The Carter Center works to build sustainable peace in emerging democracies and to prevent and resolve conflicts.
Where We Work
The Center has conflict resolution efforts underway in:
- Liberia, where we partner with local organizations to advance access to justice in a post-war setting, paying special attention to rural areas and the needs of marginalized populations
- South Sudan and Sudan, where a series of nongovernmental dialogues between prominent civil society leaders from both countries aims to strengthen peace and create a lasting understanding.
- Israel-Palestine, where we support a two-state solution to the Israeli-Palestinian conflict and promote comprehensive peace in the region
- Syria, where we support a political solution to the catastrophic war by exploring constitutional and legislative options for a transitional governance, and where we have initiated a conflict mapping project that analyzes the unprecedented volume of citizen-generated information about the conflict to better inform peace-building efforts
- Preventing Violent Extremism, where we aim to understand violent extremist organizations' recruitment strategies by working with Muslim leaders and media institutions in the Middle East and North Africa
Monitoring and Mediating Conflicts
Program staff and interns monitor world events and armed conflicts to better understand the histories, underlying causes, primary actors, disputed issues, and dynamics on the ground, as well as efforts being made to resolve these disputes. The Center intervenes when no current avenues for mediation exist or if value can be added to existing efforts. It must be invited by the major adversaries and see indications that they are truly interested in resolving the conflict. Conflict Resolution Program staff pave the way through ground-level contacts, and President Carter may travel to the region in question and remain in close touch with key leaders. In addition to high-level interventions, The Carter Center may work with local communities on specific conflict issues.
Implementing Peace Agreements and Peacebuilding
An end to fighting does not always mean a conflict has been completely resolved. The process that leads to a peace agreement represents the beginning of an even longer process of peace implementation and post-conflict reconciliation. All parties must be held accountable for implementing agreements in good faith. Even after a peace agreement is implemented, a conflict's root causes may longer and continue to fester, sometimes even reigniting the conflict. The Center seeks ways to ease tensions, identify and build consensus around shared goals, strengthen the rule of law, and bring justice to victims. For example, a successful Carter Center project in Liberia has strengthened peace by providing greater awareness of, and access to, the nation's justice system, especially in rural areas.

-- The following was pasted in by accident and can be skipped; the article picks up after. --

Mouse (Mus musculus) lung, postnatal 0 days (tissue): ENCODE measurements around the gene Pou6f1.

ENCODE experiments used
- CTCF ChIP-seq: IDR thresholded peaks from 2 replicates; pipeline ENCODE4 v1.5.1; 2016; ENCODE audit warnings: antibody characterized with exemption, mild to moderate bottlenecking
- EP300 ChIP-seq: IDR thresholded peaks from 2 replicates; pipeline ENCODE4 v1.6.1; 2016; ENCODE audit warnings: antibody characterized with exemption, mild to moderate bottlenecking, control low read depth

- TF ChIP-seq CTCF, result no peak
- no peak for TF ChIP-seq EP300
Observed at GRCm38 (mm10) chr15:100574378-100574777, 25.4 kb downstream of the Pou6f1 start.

While direct negotiation to resolve armed conflict is the program's major focus, it also emphasizes preventing conflict. A series of minor crises can signal or contribute to deteriorating societal and political stability. In such situations, parties in dispute may approach the Center as a neutral third party to facilitate dialogue that can keep tensions from erupting into violent conflict. The Carter Center's conflict monitoring also helps alert Carter Center staff to nascent crises.
Results and Impact
- The Carter Center has furthered avenues to peace in Bosnia and Herzegovina, Ethiopia, Eritrea, Haiti, Korean Peninsula, Liberia, the Middle East, Nepal, South Sudan, Sudan, and South America nations.
- Since 2007, more than 7,000 cases across Liberia have been opened by community justice advisors, giving access to justice to many who otherwise could not afford or access it.
- In 1999, President Carter and The Carter Center negotiated the Nairobi Agreement between Sudan and Uganda, in which both sides committed to stop supporting forces against each other's government and agreed to re-establish full diplomatic relations.
- In 1994, President Carter negotiated terms for the first dialogue in 40 years between the United States and North Korea.
- President Carter; Sen. Sam Nunn, D-Ga.; and former Joint Chiefs of Staff Chairman Colin Powell successfully negotiated the departure of Haiti's military leaders in 1994, paving the way for the restoration of Jean-Bertrande Aristide as president.
- The Carter Center advised negotiations for the 2003 Geneva Accord, an informal draft agreement to end the Israeli-Palestinian conflict.